Cables are probably too resilient to be damaged if hit by say, a No. 6, but I always feel uncomfortable shooting close to them – I think that we should give them a distance of at least 100 yards to be safe.

The famous pigeon expert, Archie Coates, always maintained that using a ‘sitty’ tree is a definite advantage – this was of course good advice.

Pigeons, especially when cautious, will frequently fly to a lone tree. Hence setting up within range of the tree will enable you to kill them as they approach it. Otherwise, it’s frustrating to watch pigeons heading for a tree which is out of range instead of coming into your decoys.

They will rarely, if ever, decoy once they have settled close to your pattern.

Pigeon in a sitty tree

Being directly under the tree is not always a good idea because any birds that land in it will usually be too close to shoot and you will not see them during summer through the dense leaf cover.

In addition, a sitty tree’s branches will restrict your swing when trying to shoot a high overhead target. Another advantage of a sitty tree is that in winter you can loft decoys into it to strengthen the pulling power of your decoy pattern on the ground.

Most pigeon shooters like the sun to be located behind them when shooting. There are several good reasons for this, but remember that the sun’s position will alter as the day wears on, so prepare for this when building the hide.

First, you will not be hindered by the glare of the sun in your face, especially during winter when it remains low or at its brightest in mid-summer. In addition, you will have the luxury of sitting in the shade keeping you and your dog cool and comfortable.

Being located in the shade will also allow you to use far less cover as incoming pigeons will not see you as they approach from any angle assuming, of course, that you have ample cover behind to block out your outline.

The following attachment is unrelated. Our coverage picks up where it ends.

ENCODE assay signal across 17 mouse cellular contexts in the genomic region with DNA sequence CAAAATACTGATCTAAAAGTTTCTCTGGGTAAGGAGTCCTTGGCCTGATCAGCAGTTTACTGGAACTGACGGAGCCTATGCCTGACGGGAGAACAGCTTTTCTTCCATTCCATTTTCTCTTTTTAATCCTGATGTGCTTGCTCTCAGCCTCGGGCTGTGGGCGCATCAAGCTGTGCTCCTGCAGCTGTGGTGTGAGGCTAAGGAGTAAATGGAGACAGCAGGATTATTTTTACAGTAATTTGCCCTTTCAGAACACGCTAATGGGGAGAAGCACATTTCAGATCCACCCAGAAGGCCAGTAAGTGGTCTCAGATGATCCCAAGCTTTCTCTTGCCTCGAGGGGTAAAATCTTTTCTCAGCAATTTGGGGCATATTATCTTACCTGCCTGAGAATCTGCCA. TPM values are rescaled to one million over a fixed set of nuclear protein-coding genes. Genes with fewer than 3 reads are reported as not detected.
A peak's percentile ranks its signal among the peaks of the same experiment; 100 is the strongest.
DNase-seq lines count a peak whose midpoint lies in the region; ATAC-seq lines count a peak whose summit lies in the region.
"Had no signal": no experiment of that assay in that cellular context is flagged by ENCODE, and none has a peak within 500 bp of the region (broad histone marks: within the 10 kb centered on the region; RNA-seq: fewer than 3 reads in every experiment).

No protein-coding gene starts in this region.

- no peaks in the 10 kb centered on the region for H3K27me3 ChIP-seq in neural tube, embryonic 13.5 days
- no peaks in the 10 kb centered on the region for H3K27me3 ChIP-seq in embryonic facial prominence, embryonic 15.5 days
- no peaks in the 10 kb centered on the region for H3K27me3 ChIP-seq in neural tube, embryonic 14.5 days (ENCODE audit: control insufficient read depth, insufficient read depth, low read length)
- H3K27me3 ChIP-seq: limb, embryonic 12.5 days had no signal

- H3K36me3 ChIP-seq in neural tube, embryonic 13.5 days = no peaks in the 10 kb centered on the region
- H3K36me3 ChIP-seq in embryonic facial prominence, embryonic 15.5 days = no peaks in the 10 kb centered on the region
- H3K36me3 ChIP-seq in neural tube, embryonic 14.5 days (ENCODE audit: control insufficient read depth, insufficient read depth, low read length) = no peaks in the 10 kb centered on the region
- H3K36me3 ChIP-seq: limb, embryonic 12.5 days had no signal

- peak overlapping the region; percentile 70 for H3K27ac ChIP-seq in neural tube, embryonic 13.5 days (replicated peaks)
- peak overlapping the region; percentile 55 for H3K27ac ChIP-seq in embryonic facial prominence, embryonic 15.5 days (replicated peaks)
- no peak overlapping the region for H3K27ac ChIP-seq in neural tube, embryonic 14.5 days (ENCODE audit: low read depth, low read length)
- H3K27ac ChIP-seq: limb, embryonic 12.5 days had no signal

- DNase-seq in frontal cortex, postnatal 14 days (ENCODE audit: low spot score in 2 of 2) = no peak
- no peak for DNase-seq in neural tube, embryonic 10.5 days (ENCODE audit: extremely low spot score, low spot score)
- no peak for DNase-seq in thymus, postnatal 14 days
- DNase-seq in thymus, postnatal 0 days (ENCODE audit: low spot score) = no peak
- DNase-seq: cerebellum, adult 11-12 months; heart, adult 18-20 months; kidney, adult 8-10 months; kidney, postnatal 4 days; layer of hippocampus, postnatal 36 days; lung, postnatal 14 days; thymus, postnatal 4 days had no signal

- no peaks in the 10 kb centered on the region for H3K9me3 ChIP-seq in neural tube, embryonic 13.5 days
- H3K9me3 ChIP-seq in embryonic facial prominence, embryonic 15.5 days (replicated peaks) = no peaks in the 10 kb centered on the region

You will also spot the birds sooner from the cover of shade. One of the most important considerations when deciding where to build a hide is, of course, wind direction.

I find the best method of determining the exact direction of the wind is to pull rump feathers from a dead bird, walk out to the decoy pattern and throw a few directly above my head.

Several attempts at this will give a very accurate wind direction. Failing this, I’ll use dead grass or straw, which is far more accurate than holding a wetted finger in the air. Remember that wind direction can often change so be prepared to alter the pattern during the day, especially if birds start to skirt the pattern, rather than come straight in.

A few minor changes to the pattern to take account of the changed wind direction should get things back on track. Setting up directly under flight lines is, in my opinion, the best place to be. However, this is not always possible for the many reasons I have already outlined.

If I can’t get directly under the line I’ll get as close to it as I can. Modern decoying equipment such as floaters, flappers, and especially rotary machines are designed to pull the birds off their flight lines to your pattern.

Finally I do my best to avoid setting up in the corner of a field which has high hedges and/or trees. Again, there are several reasons for this.

One is that pigeons tend to stay clear of such locations in fear that predators such as sparrowhawks approach unseen over and through the tree gaps to attack without warning.

Secondly, you too could also be taken by surprise by pigeons using the same approach.

Finally, your decoy pattern and rotary is not so visible to approaching birds.